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America's Cup Roundup

By Bob Fisher

June 8, 1998

Cutler Goes Walkabout
In mid-May, Team Caribbean announced that John Cutler, who had been with their America's Cup campaign since the outset, was no longer involved and that his employment had been terminated. John had, at the time, been living back in New Zealand for five months and the syndicate quoted this and "Differences over design philosophy," as the reasons for the break.

The same day, it was announced that he had joined America True. In that syndicate's official statement, Cutler gave his reasons for the switch as being part of a team "that has the means to reach the starting line, but also has a good shot at winning the America's Cup."

Ten days later, Cutler was reticent to go further, saying, "Those guys (Team Caribbean) are still trying to raise funds to race in the Cup, so I don't want to comment on them. He did say, "Progress was not fast enough — we were growing apart. We are probably better off without each other." He added, "There's a lot more going on at America True."

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Medicare for Aloha Racing
The Hawa|an challenge has received a sizable financial package from Healthsound, and there can be no doubt that Dr. Jim Andrews, the owner of the 1D48 Abracadabra had some influence in this life-giving sponsorship. In New York, at the Newport-Manhattan Series, skipper John Kolius said that the Healthsound backing would provide sufficient funds for the design and building of one boat.

"It was close," he admitted, "We nearly didn't make it." He admitted that other funding would be needed for the campaign costs, but that the challenge was now on track and far healthier than it had been.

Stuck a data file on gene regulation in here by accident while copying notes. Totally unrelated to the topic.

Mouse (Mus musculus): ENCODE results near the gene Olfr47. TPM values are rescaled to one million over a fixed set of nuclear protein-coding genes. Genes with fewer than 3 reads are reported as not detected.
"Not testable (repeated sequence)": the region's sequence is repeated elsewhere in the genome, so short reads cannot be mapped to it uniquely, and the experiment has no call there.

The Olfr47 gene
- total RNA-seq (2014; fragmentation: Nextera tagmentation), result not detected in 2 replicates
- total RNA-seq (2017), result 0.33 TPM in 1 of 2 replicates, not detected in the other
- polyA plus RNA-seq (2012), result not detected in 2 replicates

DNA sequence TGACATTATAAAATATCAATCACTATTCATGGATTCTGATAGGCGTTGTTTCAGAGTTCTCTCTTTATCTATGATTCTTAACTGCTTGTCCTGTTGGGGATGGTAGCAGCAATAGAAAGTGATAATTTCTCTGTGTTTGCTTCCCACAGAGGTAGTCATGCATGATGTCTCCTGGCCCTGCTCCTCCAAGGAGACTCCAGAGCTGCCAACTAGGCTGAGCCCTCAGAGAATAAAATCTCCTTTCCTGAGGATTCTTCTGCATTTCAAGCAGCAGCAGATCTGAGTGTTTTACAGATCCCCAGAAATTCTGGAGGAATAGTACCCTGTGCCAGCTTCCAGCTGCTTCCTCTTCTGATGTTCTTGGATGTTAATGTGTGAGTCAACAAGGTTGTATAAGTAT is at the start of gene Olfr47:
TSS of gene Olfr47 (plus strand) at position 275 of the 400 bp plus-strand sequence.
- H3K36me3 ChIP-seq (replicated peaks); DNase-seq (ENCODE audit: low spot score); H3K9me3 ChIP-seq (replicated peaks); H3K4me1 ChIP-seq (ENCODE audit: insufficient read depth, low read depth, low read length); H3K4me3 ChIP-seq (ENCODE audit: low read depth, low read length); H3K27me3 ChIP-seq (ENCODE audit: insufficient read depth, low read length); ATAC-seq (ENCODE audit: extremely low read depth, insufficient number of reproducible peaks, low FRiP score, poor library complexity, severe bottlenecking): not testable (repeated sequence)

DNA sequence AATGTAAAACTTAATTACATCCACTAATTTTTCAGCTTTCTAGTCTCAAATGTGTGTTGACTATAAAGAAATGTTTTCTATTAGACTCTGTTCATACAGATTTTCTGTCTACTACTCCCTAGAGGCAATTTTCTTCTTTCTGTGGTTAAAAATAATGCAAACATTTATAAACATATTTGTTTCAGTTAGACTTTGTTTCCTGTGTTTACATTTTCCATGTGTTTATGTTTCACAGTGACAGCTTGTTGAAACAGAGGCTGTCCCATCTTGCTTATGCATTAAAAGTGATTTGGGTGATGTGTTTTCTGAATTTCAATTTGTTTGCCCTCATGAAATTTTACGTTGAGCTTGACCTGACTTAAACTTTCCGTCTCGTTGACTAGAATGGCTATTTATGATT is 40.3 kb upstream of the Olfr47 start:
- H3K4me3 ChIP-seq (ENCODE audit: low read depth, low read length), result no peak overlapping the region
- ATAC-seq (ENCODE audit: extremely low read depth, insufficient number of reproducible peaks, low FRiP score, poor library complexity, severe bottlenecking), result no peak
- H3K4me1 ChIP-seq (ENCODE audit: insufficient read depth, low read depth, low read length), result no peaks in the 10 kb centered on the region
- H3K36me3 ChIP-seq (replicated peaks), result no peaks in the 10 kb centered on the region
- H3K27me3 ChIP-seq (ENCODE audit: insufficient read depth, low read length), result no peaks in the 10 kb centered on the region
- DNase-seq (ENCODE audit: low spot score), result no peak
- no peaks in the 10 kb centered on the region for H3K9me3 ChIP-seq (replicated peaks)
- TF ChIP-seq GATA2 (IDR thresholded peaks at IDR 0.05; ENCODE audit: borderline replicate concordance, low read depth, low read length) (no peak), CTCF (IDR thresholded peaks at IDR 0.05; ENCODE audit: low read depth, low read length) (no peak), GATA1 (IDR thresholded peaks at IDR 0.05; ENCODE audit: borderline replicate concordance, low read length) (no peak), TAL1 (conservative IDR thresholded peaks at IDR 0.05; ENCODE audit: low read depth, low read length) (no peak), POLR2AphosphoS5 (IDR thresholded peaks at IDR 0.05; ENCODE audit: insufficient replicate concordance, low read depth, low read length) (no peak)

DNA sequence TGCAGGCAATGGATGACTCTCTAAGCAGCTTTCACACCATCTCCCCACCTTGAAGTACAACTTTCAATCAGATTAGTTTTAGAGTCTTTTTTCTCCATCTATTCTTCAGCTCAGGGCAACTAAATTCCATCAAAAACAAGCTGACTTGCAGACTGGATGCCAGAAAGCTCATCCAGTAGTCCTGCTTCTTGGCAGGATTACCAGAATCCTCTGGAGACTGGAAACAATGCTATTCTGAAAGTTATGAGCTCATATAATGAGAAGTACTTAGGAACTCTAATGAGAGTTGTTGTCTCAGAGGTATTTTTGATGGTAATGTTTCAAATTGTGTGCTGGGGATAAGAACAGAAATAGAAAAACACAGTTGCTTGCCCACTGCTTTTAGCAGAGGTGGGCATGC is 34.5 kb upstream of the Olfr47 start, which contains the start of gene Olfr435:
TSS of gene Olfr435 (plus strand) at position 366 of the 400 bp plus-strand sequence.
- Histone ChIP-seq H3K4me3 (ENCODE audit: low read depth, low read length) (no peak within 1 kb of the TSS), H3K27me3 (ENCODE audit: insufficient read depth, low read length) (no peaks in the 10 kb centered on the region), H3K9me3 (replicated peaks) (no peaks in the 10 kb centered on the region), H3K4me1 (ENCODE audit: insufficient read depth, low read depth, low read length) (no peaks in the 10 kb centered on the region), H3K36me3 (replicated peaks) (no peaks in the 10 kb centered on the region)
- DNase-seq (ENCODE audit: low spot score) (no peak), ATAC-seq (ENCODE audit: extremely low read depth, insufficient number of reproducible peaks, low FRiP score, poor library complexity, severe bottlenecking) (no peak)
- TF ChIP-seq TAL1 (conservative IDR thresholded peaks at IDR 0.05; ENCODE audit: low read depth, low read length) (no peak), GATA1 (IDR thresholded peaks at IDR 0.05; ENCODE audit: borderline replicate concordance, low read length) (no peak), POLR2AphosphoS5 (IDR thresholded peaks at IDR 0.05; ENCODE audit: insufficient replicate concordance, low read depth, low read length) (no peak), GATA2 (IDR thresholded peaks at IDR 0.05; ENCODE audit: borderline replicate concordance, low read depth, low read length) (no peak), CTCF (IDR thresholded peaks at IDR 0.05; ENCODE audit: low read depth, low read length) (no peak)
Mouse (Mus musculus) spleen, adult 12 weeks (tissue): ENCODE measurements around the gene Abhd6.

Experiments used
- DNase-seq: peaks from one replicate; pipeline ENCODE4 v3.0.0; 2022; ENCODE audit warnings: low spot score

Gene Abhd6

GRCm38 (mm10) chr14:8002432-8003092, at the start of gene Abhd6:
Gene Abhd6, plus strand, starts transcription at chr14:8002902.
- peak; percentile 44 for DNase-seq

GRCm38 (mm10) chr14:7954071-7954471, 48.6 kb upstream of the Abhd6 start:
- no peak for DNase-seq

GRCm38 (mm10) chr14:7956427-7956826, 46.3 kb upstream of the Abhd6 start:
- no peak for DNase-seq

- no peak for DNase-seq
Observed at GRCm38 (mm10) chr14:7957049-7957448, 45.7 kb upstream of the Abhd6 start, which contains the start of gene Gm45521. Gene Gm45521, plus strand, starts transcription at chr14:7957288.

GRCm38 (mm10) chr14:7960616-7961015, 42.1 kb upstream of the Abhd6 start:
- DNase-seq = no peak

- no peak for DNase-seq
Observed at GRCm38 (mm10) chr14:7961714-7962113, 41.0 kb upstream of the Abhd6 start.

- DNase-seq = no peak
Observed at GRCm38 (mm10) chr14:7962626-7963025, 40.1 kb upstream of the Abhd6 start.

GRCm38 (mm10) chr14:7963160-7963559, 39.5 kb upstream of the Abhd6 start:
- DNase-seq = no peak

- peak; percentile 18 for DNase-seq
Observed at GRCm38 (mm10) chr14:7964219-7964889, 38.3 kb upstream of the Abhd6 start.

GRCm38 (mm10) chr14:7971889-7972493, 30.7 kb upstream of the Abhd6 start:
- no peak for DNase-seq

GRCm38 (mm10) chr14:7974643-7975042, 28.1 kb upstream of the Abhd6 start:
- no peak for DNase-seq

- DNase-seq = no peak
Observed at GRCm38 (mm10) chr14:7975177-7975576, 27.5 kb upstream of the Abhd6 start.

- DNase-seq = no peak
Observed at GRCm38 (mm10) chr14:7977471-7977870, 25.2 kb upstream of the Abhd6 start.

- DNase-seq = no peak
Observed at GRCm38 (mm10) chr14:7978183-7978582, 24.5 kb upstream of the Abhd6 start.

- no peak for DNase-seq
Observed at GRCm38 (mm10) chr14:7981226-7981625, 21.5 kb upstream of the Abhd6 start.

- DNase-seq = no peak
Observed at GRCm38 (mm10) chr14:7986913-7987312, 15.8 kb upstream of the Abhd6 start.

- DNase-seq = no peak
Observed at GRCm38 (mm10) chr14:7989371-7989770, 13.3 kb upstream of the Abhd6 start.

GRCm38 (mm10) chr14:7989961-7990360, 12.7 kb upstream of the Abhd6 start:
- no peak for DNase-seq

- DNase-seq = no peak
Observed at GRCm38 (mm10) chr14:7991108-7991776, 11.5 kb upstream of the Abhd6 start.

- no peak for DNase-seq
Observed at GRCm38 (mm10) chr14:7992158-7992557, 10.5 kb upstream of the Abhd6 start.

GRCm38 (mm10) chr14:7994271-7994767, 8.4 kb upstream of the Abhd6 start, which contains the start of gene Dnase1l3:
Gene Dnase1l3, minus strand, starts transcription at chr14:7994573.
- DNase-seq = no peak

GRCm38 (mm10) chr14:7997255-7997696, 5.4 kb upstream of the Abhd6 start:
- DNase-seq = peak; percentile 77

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CD Is No Go With DC
Forget about Chris Dickson sailing with Dennis Conner again. While some had been prepared to consider this as an option for the America's Cup, it is no longer viable. Dennis confirmed that in Annapolis, just before the start of the eighth leg of the Whitbread. Indicating that the Kiwi skipper that he had hired for Toshiba had left the boat at one day's notice, Conner was explicit that there would never again be a similar liaison.

Dennis was reeling once again from a resignation, although this one had been telegraphed. Most close observers of the race were aware that Andrew Cape was anything but happy with a number of things, but he had the good grace to give the owner of the boat time to find a replacement — what anyone, except it would seem, Dickson — would do.

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British Challenge Camera Shy
When TVNZ reporter Martin Tasker and cameraman George Johns were in Britain at the end of the Whitbread, they sought to interview members of the Royal Dorset YC's America's Cup syndicate. Commodore Bill Simmonds met them and took them on a tour of Weymouth, showing them where they intended to parade the Cup when they brought it back, and where the boats would be kept in 2003.

It was probably bravado, because the syndicate manager, Angus Melrose, had conveniently lost his voice, and Professor Andrew Graves, the technical director and fund-raiser, was judiciously away (in various towns and cities of Britain) in meetings, and neither would face the camera.

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Bob Fisher is a renowned nautical scribe living in Lymington, England.

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